GDPR: Electronic archiving is also concerned

The GDPR (General Data Protection Regulation) was adopted by the European Parliament in April 2016 and will enter into effect on 25 May 2018. In France, its implementation (and the corresponding controls) are placed under the authority of the French data protection authority, CNIL. It will have significant impact on most organisations, as well as on electronic archiving service providers.  


The implementation of the GDPR in 2018 in all the member states of the European Union pursues several aims, in particular to standardise regulation at European level, to strengthen people's rights, to increase companies' responsibility by developing self-monitoring and to increase the pressure to observe the rules by toughening sanctions. 


Increased control 

Current law, based on 1995 directive 95/46/EC, dates back to the beginning of the Internet and did not provide for the rise in search engines, social networks, connected objects, e-commerce, the cloud and big data, etc. The GDPR therefore intends to strengthen European citizens' control over the use of their personal data while simplifying regulation for organisations.


Who is concerned?

The GDPR affects practically all organisations. The regulation applies to all the organisations that collect or process personal data concerning European Union residents, i.e. 99% of European organisations as well as a considerable number of organisations (companies such as major web players) outside the EU


What is personal data?

It is any information relating to a physical person who is identified or who can be identified, directly or indirectly, by an identification number or one or more details specific to them (name, photo, e-mail address, address, IP address, telephone no., date of birth, etc.).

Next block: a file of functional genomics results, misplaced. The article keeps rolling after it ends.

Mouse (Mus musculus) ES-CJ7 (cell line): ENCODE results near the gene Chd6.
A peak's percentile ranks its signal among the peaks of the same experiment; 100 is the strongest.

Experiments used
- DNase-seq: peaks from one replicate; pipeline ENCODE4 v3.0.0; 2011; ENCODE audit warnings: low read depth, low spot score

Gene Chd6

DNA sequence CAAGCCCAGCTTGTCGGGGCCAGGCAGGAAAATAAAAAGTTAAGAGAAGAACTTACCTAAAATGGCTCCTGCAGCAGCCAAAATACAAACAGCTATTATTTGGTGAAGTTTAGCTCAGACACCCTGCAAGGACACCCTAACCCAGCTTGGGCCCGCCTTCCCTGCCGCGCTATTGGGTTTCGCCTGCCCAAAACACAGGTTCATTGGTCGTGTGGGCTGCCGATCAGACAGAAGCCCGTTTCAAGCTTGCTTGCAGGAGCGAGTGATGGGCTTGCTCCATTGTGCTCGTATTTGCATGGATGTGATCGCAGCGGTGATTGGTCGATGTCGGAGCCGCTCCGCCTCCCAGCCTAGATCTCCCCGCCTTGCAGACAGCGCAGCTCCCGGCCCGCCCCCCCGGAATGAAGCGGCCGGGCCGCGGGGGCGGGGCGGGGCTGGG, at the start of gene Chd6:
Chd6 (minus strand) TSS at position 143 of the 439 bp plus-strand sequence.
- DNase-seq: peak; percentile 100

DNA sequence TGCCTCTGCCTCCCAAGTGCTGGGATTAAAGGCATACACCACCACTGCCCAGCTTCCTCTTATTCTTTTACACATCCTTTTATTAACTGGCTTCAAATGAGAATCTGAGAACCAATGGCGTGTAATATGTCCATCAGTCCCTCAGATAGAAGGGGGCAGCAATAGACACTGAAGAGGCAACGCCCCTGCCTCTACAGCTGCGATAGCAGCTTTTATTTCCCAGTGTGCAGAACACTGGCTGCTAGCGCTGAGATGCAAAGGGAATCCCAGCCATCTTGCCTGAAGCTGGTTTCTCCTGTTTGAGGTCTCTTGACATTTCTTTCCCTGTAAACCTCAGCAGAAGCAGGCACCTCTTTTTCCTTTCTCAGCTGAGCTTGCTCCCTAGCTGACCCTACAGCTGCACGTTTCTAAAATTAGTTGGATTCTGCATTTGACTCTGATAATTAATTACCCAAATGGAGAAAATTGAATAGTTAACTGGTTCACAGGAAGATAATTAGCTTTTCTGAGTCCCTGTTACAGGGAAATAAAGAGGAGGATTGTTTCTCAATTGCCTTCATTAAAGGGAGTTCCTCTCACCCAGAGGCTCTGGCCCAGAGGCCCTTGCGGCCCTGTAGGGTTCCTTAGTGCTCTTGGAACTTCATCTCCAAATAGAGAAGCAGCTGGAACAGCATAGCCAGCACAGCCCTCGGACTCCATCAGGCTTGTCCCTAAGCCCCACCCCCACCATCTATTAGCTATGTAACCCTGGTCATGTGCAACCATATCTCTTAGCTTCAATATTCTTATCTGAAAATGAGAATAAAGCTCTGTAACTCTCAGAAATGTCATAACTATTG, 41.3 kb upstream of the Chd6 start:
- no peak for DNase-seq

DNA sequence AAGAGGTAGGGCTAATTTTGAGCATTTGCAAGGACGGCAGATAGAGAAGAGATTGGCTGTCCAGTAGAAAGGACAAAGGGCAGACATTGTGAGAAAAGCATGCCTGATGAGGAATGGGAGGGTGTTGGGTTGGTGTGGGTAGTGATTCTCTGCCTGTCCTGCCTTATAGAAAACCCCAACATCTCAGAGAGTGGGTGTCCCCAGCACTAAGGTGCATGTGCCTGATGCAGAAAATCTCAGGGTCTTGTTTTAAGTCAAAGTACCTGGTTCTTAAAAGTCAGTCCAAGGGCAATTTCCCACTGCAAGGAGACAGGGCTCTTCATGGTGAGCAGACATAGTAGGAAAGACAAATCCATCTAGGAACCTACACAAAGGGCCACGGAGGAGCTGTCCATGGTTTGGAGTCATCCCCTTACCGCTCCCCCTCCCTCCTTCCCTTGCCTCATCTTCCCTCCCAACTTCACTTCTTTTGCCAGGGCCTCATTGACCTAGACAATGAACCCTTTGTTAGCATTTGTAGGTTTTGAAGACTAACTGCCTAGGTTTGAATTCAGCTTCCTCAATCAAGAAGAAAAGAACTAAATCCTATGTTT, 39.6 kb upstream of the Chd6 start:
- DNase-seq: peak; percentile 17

Dual impact 

The GDPR shock wave will have a major impact on all the data storage service providers as well as those in charge of electronic archiving. Archived electronic documents (contracts, subscription forms, consumer loans, HR documents, etc.) may contain personal data and when the archiving of an organisation's (the data controller within the meaning given by legislation) documents is entrusted to an archiving service provider (the subcontractor), the data controller is responsible for ensuring that their service provider provides sufficient guarantees in terms of the security and confidentiality of the data entrusted to them. They must therefore provide the data controller with the elements that enable them, whether they are a company, an entity or a public authority, to observe the different restrictions and formalities imposed by the regulation. 


Privacy by design and Accountability 

The GDPR also modifies management of compliance by introducing two principles: Privacy by design (which must apply to the service provider's archiving platform: secure connection with the client, no analysis of incoming documents - even for indexing -, guarantee of integrity during retention, access control with permissions management, securing the platform, etc.) and Accountability, a principle according to which the data controller must demonstrate their compliance. They must therefore implement the appropriate measures to guarantee, and be able to demonstrate, that personal data is processed in compliance with the regulation. This encompasses the management of documentation, the implementation of security obligations, carrying out an impact analysis and keeping a register of processing operations.


The burden of proof